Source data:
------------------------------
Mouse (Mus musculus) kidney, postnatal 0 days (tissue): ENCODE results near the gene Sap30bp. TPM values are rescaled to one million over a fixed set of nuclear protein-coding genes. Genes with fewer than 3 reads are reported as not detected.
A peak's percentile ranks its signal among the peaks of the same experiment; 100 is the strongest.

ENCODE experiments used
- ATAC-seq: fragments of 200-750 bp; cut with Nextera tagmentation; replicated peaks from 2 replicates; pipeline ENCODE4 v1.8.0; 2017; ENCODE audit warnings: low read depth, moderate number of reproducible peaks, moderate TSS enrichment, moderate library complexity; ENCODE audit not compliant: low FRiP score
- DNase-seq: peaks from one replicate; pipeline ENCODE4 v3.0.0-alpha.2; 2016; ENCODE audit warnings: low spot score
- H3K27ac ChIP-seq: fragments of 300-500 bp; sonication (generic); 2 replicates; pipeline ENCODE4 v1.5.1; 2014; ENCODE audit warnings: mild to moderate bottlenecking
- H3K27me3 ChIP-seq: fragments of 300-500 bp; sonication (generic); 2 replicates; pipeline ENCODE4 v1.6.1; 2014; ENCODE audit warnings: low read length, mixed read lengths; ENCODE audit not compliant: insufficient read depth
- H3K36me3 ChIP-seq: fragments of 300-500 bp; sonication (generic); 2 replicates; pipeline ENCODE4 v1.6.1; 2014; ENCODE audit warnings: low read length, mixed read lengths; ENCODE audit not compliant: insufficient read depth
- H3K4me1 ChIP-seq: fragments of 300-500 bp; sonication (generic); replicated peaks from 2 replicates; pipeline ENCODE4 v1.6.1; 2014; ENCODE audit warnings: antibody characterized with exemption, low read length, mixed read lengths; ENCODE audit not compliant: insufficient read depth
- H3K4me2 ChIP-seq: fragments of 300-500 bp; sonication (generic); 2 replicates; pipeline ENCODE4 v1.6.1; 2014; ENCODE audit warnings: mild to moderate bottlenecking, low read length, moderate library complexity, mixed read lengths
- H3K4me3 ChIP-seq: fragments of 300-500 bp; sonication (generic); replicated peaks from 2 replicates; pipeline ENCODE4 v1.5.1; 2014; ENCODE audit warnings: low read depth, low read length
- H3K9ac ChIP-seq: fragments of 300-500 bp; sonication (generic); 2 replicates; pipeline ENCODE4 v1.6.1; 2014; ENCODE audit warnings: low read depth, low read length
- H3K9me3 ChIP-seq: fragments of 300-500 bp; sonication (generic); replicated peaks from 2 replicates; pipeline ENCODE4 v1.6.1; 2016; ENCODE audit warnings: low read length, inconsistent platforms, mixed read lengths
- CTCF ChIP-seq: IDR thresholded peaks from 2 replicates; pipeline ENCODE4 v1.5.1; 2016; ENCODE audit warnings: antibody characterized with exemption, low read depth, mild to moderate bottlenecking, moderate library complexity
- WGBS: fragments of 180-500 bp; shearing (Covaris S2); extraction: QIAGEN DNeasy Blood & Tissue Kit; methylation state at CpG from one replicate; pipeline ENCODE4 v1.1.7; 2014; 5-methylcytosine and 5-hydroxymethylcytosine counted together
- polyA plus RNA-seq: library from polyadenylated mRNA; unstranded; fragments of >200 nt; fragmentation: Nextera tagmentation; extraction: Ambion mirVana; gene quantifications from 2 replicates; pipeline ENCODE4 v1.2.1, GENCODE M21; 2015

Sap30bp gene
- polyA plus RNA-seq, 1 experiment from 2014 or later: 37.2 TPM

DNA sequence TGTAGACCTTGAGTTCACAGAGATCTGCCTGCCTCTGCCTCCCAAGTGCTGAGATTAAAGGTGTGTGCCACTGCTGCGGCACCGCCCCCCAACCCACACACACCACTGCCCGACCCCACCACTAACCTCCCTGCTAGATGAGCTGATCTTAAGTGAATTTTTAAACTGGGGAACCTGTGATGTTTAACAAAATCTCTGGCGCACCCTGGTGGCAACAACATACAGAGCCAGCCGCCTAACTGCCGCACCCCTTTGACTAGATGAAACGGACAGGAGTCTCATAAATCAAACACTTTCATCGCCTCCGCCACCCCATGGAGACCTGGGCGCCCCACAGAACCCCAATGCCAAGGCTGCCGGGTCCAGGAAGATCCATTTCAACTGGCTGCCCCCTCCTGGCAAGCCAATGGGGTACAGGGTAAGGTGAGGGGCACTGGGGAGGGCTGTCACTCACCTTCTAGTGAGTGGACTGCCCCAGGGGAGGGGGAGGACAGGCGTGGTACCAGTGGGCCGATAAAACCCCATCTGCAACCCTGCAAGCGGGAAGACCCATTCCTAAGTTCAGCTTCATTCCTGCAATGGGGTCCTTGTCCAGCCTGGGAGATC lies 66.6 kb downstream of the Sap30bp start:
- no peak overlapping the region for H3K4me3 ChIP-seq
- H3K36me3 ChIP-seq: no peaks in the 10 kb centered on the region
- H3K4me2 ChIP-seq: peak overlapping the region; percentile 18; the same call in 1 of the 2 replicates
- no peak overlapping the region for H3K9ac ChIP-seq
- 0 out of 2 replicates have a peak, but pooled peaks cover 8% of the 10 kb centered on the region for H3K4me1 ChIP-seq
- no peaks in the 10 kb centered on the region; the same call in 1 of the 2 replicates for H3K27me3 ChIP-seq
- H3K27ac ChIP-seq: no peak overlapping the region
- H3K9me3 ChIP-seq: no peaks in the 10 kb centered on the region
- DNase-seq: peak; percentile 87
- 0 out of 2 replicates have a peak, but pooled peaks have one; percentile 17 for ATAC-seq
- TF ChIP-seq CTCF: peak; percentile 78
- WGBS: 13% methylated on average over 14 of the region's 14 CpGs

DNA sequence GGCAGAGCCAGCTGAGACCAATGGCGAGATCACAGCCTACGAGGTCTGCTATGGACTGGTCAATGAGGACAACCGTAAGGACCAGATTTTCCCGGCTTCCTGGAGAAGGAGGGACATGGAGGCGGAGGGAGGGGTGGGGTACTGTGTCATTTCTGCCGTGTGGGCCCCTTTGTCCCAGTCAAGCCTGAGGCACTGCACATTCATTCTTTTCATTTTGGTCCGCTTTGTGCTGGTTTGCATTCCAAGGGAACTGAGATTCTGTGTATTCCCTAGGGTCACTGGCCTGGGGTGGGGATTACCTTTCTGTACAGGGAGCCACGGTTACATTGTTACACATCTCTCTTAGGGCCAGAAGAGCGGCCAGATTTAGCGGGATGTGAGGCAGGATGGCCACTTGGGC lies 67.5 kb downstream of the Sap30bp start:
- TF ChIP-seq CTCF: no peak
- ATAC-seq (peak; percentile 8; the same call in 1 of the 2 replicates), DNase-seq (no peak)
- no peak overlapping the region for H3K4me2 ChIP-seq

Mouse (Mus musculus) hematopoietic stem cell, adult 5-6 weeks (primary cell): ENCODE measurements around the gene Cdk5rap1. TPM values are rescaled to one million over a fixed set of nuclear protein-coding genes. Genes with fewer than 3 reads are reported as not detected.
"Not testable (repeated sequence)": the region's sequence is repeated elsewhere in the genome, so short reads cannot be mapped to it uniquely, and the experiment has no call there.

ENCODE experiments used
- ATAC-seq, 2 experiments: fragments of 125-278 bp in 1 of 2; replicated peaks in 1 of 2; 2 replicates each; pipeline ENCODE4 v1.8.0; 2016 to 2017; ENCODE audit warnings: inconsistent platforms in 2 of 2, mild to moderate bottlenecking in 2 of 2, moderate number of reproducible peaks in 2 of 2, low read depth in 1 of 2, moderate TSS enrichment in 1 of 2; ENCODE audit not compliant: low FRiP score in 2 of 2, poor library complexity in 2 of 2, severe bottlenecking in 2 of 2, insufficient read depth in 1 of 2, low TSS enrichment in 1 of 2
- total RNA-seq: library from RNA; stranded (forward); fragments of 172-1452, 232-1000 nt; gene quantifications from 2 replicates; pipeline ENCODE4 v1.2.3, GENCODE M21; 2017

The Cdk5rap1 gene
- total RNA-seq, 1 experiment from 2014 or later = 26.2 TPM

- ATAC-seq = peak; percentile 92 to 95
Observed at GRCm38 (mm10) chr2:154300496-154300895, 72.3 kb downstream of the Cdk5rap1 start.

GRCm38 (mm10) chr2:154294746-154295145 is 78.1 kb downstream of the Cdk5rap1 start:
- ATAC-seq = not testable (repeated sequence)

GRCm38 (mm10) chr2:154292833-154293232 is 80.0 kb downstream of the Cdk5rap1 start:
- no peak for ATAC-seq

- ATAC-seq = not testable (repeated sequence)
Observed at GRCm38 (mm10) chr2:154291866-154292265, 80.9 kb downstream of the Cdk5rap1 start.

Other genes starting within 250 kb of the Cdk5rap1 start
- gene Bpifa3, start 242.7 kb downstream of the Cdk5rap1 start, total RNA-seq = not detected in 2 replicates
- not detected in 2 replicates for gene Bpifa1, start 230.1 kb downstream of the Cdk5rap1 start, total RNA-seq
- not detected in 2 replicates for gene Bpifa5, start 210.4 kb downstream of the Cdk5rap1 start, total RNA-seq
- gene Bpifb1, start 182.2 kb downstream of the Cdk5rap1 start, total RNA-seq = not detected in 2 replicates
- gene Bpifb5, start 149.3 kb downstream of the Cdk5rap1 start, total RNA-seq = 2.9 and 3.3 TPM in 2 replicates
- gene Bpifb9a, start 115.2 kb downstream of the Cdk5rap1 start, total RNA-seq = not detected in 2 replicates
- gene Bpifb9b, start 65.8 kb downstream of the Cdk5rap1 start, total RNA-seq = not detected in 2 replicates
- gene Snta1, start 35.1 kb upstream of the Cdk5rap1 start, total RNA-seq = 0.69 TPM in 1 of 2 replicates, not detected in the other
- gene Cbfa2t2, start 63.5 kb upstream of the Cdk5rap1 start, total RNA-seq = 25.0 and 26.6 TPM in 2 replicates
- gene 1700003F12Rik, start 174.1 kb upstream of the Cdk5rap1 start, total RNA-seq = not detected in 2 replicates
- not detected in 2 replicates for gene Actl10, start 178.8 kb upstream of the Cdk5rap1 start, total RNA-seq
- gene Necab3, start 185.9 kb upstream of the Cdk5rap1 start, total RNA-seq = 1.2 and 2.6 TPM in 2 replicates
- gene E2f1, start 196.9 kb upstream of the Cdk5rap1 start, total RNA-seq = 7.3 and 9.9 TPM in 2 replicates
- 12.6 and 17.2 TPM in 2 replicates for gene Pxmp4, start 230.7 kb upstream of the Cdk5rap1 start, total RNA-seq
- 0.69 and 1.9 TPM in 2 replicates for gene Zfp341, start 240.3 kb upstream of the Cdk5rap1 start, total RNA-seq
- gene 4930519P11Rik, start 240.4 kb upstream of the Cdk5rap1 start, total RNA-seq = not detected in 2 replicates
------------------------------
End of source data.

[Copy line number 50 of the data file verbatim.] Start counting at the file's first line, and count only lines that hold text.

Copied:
Observed at GRCm38 (mm10) chr2:154291866-154292265, 80.9 kb downstream of the Cdk5rap1 start.